During the 19th century, the new art form of photography gave people the ability to capture images in a revolutionary way.
Scottish scientists, artists and photographers played a huge part in pioneering this new technology, and we have them to thank for a medium we now take for granted.
The Edinburgh Calotype Club
The daguerrotype (the first publicly available photographic process) was announced in 1839, and it caused an international sensation. Soon after, a new technique, the calotype, was invented in 1841 by Englishman William Henry Fox Talbot, with input from Scottish scientist, David Brewster.
Brewster then went on to help establish the Edinburgh Calotype Club, the first photographic club in the world, founded in 1843. The club produced some of the first assembled photo albums in the world, with over 300 early images across two volumes.
The first action photographers
“Four years after the invention of photography was announced to the world, the pioneering partnership of David Octavius Hill and Robert Adamson was formed in Edinburgh in 1843,” explains Anne Lyden, International Photography Curator at the National Galleries of Scotland.
From their studio at Rock House on Calton Hill, Hill and Adamson began by producing calotype portraits of well known Scottish figures, including ministers who had been present at the Disruption of the Church of Scotland Assembly.
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It was Hill’s intention to record photographs of each minister present, in order to then recreate the scene in a painting, but the duo soon found that the photographs were more interesting than the painting they were working towards.
Moving away from traditional studio portraits, Hill and Adamson began to capture landscapes, urban scenes and people in natural settings across Edinburgh and Fife.
Some of the pair’s most famous work is the series capturing the fisherfolk of Newhaven, depicting ordinary working people going about their business.
“The naturalism inherent in the images, such as the portrait of Mrs Barbara Flucker opening oysters, was a major influence on the history of photography,” says Lyden.
These ‘action’ photographs were revolutionary for the time, and Hill and Adamson’s ‘genre art’ photographs were the first significant works to use the medium of photography in a self-consciously artistic way.
Recording urban and industrial change
Urban and industrial growth had a huge impact on Victorian Britain, and Scottish photographer Thomas Annan was one of the first to use photography as a social record.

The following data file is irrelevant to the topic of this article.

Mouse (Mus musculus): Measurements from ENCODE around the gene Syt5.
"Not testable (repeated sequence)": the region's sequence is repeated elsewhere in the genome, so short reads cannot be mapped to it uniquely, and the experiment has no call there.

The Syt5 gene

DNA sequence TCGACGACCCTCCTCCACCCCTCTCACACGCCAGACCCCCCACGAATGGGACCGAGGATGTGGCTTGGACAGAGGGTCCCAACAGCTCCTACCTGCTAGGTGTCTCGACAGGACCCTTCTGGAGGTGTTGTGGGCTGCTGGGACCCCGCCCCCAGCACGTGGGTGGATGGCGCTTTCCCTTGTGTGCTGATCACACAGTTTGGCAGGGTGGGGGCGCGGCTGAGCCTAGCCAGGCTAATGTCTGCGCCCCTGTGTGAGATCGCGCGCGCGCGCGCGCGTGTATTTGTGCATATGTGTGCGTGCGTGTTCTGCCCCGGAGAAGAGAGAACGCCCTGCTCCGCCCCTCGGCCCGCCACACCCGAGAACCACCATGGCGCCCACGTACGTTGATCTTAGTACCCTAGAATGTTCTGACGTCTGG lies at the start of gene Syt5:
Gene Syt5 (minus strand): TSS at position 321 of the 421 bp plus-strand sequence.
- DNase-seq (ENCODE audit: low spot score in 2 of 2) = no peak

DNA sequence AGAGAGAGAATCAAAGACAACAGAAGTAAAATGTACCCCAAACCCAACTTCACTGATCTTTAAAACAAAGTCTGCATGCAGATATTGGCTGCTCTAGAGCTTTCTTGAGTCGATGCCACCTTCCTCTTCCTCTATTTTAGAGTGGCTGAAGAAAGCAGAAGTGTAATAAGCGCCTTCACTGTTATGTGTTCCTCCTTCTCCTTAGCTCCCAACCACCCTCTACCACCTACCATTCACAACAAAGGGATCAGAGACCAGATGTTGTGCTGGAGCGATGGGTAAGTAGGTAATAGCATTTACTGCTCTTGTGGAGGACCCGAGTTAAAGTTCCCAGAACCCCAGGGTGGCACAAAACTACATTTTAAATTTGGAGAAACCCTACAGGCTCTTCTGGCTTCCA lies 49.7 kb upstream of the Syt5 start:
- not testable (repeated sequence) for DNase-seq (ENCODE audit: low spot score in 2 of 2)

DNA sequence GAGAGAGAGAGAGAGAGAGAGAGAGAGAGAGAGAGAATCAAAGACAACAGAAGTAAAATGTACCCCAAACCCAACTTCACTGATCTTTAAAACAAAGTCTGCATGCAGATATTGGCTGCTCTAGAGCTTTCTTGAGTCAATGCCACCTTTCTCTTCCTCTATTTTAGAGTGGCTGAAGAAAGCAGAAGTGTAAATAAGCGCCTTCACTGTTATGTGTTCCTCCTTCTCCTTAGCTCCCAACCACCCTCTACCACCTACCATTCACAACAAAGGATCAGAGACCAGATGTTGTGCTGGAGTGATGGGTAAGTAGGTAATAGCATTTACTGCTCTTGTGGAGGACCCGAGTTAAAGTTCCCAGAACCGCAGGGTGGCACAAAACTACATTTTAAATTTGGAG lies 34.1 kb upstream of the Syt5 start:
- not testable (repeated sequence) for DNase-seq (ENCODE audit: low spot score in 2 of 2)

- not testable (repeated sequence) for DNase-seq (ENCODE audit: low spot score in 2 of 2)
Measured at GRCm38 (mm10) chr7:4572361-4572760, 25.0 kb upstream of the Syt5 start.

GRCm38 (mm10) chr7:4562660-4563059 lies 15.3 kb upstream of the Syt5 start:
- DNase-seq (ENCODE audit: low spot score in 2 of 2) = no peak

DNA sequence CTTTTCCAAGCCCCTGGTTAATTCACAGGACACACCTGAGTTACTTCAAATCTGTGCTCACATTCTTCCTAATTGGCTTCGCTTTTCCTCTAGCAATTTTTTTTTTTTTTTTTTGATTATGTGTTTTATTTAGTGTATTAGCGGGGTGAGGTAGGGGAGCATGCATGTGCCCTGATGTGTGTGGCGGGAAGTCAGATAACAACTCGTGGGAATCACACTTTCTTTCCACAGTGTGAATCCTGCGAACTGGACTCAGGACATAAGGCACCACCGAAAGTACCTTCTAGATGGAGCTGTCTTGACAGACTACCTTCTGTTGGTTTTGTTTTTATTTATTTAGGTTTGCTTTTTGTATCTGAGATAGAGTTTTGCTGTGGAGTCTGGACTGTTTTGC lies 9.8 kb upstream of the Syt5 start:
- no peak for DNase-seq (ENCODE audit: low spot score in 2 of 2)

“In 1868, Thomas Annan began photographing the closes and wynds of old Glasgow. At the time, the area was one of the worst slums in the country and the tenements had been scheduled for demolition,” explains Lyden.
Annan’s photographs of Glasgow’s inner city slums were the first to show the poor living conditions of the working class.
“Annan recorded the overcrowded buildings and the families who occupied them in a series of images that were technically challenging to make, due to the lack of light in the dark alleys and narrow closes,” says Lyden. “He used the wet-collodion process, which was the most sensitive technology then available.”
These photographs were used by the Glasgow City Improvement Trust to document the overcrowded slum conditions, ahead of improvements and redevelopments.
Annan also photographed industrial and architectural changes in Glasgow, leading the way for other urban documentary photographers.
A royal photographer
Another early figure who played a key role in the development of photography was George Washington Wilson.
“Having trained as a portrait painter, he turned to photography in 1853, and by the 1860s was operating a global business from his printing works in Aberdeen,” says Lyden.
Wilson was regarded as one of the country’s best photographers, and worked for Queen Victoria and Prince Albert.
He also began to develop techniques to allow for photography production outside of the studio, as well as the mass production of prints.
Wilson pioneered instant photography as well as landscape photography, and became known for capturing stunning views of the Scottish Highlands.
“His views of Scotland were sold the world over and helped to shape the larger cultural context for Scottish identity,” explains Lyden.
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Wilson’s studio, and the similar studio of James Valentine in Dundee, were once two of the largest publishers of photographic prints in the world.
Scottish photography pioneers
There were many more early photography pioneers from Scotland, helping to develop both the technical and artistic aspects of the new medium.
Edinburgh scientist, James Clerk Maxwell, produced the world’s very first colour photograph – of a tartan ribbon – in 1861.
Clemetina Hawarden (born in Dunbartonshire) and Mary Jane Matheson were some of the world’s first female photographers, and documentary war photography was pioneered by Scottish surgeon, John McCosh, during the Second Sikh War and Second Burmese War.
This article first appeared on our sister site, iNews.